Policy Innovation Memoranda

Policy Innovation Memoranda target critical global problems where new, creative thinking is needed. Written for policymakers and opinion leaders, these brief memos aim to contribute to the foreign policy debate by providing succinct background, rigorous analysis, and specific recommendations.

Author: Robert A. Pastor

In looking abroad to promote economic growth, Robert Pastor argues the United States need not go further than its two closest neighbors, Canada and Mexico. Leaders of the three countries can build off of NAFTA to create a more seamless market by negotiating a common external tariff, eliminating restrictions on transportation and services, funding new continental infrastructure, and fostering a sense of community among North Americans.

See more in North America; Competitiveness

A Global Trust for Rule of Law

Author: Mark P. Lagon

Weak rule of law in the developing world deprives countless people of legal rights and economic opportunity. Bridging the public, private, and nonprofit sectors, a global trust could build developing nations' capacity to implement the rule of law, improving human rights and economic outcomes at little cost.

See more in Global; Rule of Law

Authors: Terrence G. Wiley, Sarah Catherine Moore, and Margaret S. Fee

Facing a global economic challenge, the United States should build a multilingual workforce prepared to thrive in today's world market, which would require a national initiative to improve foreign language education.

See more in United States; Education

Author: Thomas J. Bollyky

In an era of global supply chains, the United States should pursue regulatory integration on a regional basis. A new White House initiative provides the opportunity to implement this strategy.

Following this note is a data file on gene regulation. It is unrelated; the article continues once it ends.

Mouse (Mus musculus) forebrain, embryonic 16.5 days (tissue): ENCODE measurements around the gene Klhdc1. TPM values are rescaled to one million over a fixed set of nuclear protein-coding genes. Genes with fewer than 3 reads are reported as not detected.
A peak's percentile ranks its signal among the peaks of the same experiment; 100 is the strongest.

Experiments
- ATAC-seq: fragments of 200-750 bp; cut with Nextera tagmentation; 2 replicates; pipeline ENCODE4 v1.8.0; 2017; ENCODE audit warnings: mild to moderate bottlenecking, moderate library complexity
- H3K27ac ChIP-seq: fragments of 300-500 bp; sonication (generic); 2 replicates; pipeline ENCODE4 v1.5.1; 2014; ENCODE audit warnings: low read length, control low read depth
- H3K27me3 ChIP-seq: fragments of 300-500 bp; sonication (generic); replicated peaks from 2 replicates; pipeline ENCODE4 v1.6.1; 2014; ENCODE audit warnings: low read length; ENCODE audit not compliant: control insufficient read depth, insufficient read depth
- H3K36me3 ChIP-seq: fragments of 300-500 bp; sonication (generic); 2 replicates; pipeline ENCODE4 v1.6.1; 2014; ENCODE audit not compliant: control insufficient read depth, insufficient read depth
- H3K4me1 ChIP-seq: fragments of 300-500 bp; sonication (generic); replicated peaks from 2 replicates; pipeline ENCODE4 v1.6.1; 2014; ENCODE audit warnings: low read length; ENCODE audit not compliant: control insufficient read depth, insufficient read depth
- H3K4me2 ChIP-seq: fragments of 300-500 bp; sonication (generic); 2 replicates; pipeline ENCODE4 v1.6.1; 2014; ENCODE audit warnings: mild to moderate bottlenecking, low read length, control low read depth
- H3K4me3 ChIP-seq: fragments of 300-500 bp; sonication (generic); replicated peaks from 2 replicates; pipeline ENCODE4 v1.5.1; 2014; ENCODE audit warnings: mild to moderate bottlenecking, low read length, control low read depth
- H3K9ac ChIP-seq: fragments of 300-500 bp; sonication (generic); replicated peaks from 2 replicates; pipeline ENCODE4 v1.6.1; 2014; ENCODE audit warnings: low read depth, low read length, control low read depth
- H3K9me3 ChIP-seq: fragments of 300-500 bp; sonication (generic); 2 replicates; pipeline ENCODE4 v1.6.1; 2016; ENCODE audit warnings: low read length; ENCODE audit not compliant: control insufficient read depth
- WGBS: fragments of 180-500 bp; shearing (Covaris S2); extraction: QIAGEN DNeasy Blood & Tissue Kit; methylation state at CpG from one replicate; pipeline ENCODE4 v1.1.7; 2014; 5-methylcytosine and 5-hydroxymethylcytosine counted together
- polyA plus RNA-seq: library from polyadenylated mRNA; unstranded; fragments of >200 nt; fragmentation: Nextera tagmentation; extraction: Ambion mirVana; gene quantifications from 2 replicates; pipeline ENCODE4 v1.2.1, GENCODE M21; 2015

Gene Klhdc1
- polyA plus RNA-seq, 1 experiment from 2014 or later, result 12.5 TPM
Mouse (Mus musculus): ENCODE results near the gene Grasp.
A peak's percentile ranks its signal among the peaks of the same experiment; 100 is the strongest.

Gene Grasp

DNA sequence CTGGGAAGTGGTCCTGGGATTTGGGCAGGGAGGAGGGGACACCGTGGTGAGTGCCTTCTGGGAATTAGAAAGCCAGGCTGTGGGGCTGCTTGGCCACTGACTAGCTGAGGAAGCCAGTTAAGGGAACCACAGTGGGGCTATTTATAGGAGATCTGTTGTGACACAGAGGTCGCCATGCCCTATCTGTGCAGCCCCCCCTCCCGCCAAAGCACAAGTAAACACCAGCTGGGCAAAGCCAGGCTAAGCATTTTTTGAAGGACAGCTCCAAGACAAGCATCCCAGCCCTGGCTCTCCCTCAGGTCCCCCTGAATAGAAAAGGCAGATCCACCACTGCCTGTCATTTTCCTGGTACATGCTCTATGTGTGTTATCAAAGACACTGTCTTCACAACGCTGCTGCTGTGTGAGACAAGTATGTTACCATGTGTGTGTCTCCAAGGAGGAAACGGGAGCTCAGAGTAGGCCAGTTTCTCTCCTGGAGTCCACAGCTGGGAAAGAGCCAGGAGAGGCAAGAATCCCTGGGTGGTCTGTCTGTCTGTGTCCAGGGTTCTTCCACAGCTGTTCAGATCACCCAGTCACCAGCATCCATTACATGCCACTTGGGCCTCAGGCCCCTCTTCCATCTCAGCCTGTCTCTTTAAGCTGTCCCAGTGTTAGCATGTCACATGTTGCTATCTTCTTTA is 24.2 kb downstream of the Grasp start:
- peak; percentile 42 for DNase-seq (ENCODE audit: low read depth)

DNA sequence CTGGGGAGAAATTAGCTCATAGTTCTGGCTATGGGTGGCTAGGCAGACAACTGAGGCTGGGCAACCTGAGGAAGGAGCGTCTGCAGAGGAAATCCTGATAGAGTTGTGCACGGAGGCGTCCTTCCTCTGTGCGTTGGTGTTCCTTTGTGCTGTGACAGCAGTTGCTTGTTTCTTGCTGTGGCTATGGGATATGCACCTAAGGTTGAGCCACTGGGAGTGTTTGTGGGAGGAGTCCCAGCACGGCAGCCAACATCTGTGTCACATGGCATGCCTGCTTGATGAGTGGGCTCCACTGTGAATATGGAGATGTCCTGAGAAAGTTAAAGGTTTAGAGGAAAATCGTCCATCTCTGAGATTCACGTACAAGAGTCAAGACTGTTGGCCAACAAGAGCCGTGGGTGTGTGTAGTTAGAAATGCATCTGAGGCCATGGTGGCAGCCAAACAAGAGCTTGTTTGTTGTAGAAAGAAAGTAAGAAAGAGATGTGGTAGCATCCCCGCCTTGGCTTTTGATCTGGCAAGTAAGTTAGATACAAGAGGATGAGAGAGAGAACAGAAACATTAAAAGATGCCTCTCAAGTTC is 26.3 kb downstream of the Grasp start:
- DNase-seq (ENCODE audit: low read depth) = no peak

See more in Trade; Global

Beating the Resource Curse: Global Governance Strategies for Democracy and Economic Development

Author: Terra Lawson-Remer

Emerging economies taking advantage of mineral and petroleum wealth often face corruption and conflict rather than benefit from sustainable development. This resource curse can be obviated, CFR Fellow Terra Lawson-Remer argues, if capital-exporting countries, banks, and corporations insist on transparency.

See more in Environmental Policy; Minerals and Rare Earth Elements; Global

A Strategy for the U.S.-Japan Alliance

Author: Sheila A. Smith

CFR Senior Fellow Sheila A. Smith argues that the time has come for Japan and the United States to set priorities for military missions, formalize mechanisms for crisis management coordination, and work toward a long-term basing strategy that consolidates U.S. and Japanese facilities.

See more in Japan

Author: Scott Thomasson

At a time when the country's infrastructure needs are more pressing than ever, Scott Thomasson offers pragmatic solutions for working around current congressional gridlock and unlocking modest yet critical infrastructure investment.

See more in United States; Infrastructure

Addressing the Risk of a Cuban Oil Spill

Authors: Captain Melissa Bert, USCG and Blake Clayton

As Cuba drills its first offshore oil well, the United States should anticipate the possibility of an oil spill, implementing policies that would help both countries stem and clean up a spill in a way that is minimally disruptive to the United States' Cuba strategy.

See more in Cuba; Oil; Pollution

A Strategy to Advance the Arctic Economy

Author: Captain Melissa Bert, USCG

Unlike its Arctic neighbors, the United States is failing to take full advantage of the tremendous economic potential of the Arctic region. Captain Melissa Bert argues for U.S. ratification of the Law of the Sea Convention; international polar shipping standards; and an aircraft, icebreaker, and shore-based infrastructure acquisition program funded by Arctic oil and gas lease proceeds.

See more in Arctic; Oil; United States

Author: David M. Marchick

David Marchick calls for new U.S. government efforts to increase the small share of Chinese direct investment in the United States, including combating perceived prejudices, removing policy impediments, and encouraging U.S. businesses to partner with their Chinese counterparts.

See more in Trade; China